skip to main | skip to sidebar
Home » , » The subject of The Iliad is the wrath of Achilles. Elaborate.

The subject of The Iliad is the wrath of Achilles

Homer's Iliad deals with the events of Trojan War that took place in the last few months during the tenth year of that war. Although the epic vividly narrates the ongoing war between the Achaeans (Greeks) and the Trojans, the central theme or the focal point of the whole story centres round one main theme, that is the wrath of Achilles. The whole poem is divided into twenty four books. In the first book Achilles withdraws himself from the war because of his quarrel with agamemnon. The first ten books narrate how helpless and vulnerable are the Greek soldiers without Achilles and how they  suffer from defeat. Then the turning point comes when  Achilles friend  Patroclus was killed. At one stage of the battle (Book 15) the Trojans reached the Greek ships and the Greeks were in serious trouble.this brings the turning point. The death of his beloved friend Patroclus at the hands of Hector made Achilles mad with fury. His anger shifted from Agamemnon to Hector. He decided to avenge Patroclus anyhow.The books that follow Patroclus' kalling discuss Achilles's fury against. Hector and how Achilles took revenge. Thus the subject of The iliad revolves round Achilles anger. Book nine describes Agamemnon's effort of appeasing Achilles anger that goes in vain. Achilles is not a common hero. No hero in The lliad can be a parallel to him. Achilles father is Peleus, a mortal, while his mother is a goddess (the sea nymph Thetis) Achilles' armour was made by god Hephaestus. Thus he enjoys extra advantage. He is the  best fighter and an inevitable foree on the Greek side. His inaction or the withdrawal from the fighting is crucial to the plot. Achilles anger initiates the epic. Apollo, the son of Zeus was highly displeased with Agamemnon for, his keeping charges the daughter of the priest of Apollo. Apollo in his anger sent plague and the Greek soldiers were dying in large number. Achilles took steps, found out the cause of Apollo's anger with the help of Calchas, the soothsayer who revealed that Agamemnon had dishonoured Chryses, the priest of Apollo by not ransoming his daughter Chrysies from him. Agamemnon agreed to return Chrysies on condition that Achilles' girl Brisies must be given to Agamemnon. This infuriates Achilles.

He went so far as to kill Agamemnon by plunging his sword through Agamemnon's heart. Agamemnon, however, was protected by invisible intervention of the goddess Athene. Achilles was violent, addressed Agamemnon saying: You drunkard butchered man. You have not the courage to fight. Here is my solemn oath. A time shall come when Achilles will be missed by the nation. Many will fall and die before blood thirsty Hector. Then you will realize that you have not respected the best man of all. Achilles brooded over his grief for being insulted by Agamemnon. His withdrawal had serious consequences. The Trojans almost pushed the Greeks to the sea (Book XII). Meanwhile Agamemnon was contemplating defeat, and was thinking to retreat to Greek (Book XII). Then the wrath of Achilles turns the war's tide in seeking vengeance when Hector kills Partroclus. Aggrieved Achilles tears his face. Thetis comforts her mourning son. Achilles' wrath now turned to Hector and his only obsession was to take revenge: Now I shall go to overtake that killer of a dear life, Hector. Then I will accept my own death. He fights blindly and bravely, filling the river with the blood and dead bodies of Trojans. He then seeks and finds an opportunity to kill Hector, the Trojan warrior responsible for his friend's death. Achilles' anger was not appeased only by killing Hector. He dragged Hector's dead body around the walls of Troy for twelve days.The construction of the entire poem thus, centres on the anger of Achilles. His wrath is developed in two major cycles.The first cycle  begins in Book I while in Books II and VIII, the hero is not seen, but his absence from the battle field can be felt leading to dire consequences. The second cycle begins with the death of Patroclus when Achilles' anger towards Agamemnon was replaced with an equally excessive grief and wrath against-Hector. So it can rationally be commented that 'The subject of The Iliad is the wrath of Achilles.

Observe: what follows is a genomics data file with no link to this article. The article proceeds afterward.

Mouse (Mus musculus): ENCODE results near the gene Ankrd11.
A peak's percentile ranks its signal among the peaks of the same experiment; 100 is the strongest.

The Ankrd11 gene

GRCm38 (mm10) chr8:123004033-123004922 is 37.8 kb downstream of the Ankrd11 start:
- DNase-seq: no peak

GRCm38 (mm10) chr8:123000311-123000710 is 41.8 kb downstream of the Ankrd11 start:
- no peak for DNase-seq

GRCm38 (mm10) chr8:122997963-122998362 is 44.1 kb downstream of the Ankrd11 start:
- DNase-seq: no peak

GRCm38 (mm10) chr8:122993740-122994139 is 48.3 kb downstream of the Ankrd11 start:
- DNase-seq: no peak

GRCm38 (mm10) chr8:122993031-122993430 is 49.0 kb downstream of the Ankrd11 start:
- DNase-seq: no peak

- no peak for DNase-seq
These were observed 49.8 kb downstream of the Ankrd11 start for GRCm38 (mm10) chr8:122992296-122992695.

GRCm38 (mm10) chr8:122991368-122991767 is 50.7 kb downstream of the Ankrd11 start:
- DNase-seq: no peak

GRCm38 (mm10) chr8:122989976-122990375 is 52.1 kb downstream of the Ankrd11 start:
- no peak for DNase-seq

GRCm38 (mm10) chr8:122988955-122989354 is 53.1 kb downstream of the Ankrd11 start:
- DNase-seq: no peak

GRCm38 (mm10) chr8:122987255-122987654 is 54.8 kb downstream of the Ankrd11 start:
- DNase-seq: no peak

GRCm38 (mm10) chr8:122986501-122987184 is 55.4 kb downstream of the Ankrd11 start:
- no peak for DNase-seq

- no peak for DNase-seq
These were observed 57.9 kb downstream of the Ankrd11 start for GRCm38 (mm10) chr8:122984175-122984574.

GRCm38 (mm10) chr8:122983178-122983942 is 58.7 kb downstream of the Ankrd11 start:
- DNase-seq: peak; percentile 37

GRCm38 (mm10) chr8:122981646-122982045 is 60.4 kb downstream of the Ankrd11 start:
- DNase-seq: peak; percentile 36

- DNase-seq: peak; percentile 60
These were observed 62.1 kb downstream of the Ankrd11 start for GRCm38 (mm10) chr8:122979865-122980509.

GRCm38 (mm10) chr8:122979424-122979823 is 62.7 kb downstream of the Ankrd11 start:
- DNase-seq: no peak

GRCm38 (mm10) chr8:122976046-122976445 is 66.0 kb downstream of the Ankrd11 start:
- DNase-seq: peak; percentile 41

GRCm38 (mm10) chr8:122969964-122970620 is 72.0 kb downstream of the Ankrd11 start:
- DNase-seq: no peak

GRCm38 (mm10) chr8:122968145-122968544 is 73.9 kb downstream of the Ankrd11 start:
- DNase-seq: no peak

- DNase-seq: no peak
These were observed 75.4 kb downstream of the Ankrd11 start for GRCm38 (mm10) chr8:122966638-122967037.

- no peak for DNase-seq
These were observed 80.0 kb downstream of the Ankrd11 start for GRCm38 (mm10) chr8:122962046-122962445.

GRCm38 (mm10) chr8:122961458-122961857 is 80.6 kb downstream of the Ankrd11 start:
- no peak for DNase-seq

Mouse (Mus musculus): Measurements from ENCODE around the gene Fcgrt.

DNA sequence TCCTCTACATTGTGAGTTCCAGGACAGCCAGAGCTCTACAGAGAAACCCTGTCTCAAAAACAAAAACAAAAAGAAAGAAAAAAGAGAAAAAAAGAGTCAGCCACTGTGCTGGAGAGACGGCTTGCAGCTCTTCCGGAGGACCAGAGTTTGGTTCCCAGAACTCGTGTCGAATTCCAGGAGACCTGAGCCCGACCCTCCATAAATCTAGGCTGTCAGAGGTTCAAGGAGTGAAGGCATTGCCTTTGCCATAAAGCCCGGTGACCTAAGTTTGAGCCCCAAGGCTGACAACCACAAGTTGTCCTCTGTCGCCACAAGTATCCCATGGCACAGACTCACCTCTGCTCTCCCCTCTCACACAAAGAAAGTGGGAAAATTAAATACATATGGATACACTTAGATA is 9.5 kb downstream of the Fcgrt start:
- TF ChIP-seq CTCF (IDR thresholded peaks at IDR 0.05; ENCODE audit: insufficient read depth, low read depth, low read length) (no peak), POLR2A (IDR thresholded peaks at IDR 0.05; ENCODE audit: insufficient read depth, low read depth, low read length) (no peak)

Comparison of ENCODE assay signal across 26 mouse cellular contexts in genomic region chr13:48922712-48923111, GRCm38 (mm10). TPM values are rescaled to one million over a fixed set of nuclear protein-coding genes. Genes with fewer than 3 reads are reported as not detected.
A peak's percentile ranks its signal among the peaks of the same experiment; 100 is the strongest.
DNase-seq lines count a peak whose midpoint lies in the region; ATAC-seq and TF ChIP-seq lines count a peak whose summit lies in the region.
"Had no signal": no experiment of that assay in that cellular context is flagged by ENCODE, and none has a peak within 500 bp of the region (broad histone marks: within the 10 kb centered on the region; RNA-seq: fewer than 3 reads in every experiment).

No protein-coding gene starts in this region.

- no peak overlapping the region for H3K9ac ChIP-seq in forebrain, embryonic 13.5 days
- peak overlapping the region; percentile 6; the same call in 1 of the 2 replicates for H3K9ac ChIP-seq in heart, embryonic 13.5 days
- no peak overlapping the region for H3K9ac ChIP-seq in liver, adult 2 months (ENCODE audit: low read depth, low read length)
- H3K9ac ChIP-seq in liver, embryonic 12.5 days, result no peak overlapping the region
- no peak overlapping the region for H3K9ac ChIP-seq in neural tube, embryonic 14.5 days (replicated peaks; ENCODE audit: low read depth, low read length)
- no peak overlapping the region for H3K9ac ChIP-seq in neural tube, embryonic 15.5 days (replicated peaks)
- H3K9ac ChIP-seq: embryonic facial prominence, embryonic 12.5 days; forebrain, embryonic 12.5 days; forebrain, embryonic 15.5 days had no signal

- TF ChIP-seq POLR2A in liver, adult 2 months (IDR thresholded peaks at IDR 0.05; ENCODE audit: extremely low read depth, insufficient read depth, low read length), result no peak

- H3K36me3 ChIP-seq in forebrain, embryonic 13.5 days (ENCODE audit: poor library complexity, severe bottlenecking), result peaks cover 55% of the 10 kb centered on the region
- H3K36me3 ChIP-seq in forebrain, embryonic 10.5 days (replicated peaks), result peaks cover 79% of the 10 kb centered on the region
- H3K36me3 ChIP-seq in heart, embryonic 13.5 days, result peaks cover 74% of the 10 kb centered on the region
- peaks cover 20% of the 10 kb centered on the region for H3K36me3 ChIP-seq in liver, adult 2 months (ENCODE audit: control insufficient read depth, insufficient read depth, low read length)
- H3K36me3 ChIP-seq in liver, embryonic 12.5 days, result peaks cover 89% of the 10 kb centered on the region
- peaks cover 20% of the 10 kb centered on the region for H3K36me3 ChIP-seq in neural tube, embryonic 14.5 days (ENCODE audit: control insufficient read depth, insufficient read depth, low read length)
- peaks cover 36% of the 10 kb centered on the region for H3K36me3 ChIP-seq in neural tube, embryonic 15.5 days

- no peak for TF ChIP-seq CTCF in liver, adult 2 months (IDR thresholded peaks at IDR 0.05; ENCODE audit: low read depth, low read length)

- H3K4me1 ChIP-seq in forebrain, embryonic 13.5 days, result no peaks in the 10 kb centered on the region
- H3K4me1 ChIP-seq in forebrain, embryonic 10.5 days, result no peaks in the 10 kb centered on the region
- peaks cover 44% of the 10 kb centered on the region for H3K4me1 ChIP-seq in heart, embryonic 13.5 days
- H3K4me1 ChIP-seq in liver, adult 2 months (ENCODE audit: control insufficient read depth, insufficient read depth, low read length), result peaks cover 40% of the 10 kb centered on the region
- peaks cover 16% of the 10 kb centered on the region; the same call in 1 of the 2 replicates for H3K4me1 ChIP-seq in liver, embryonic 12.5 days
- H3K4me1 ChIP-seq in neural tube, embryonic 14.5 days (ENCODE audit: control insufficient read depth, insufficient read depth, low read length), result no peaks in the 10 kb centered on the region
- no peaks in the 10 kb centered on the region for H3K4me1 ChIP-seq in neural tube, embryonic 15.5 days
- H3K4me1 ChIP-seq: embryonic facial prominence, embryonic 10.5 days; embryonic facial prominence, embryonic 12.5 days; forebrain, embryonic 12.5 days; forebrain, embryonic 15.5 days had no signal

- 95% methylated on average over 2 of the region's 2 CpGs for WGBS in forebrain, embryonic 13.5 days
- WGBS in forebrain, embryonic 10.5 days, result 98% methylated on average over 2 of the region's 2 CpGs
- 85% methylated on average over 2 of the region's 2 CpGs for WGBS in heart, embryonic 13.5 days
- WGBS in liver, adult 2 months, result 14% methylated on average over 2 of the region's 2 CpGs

the iliad is the wrath of Achilles


Post a Comment

Back To Top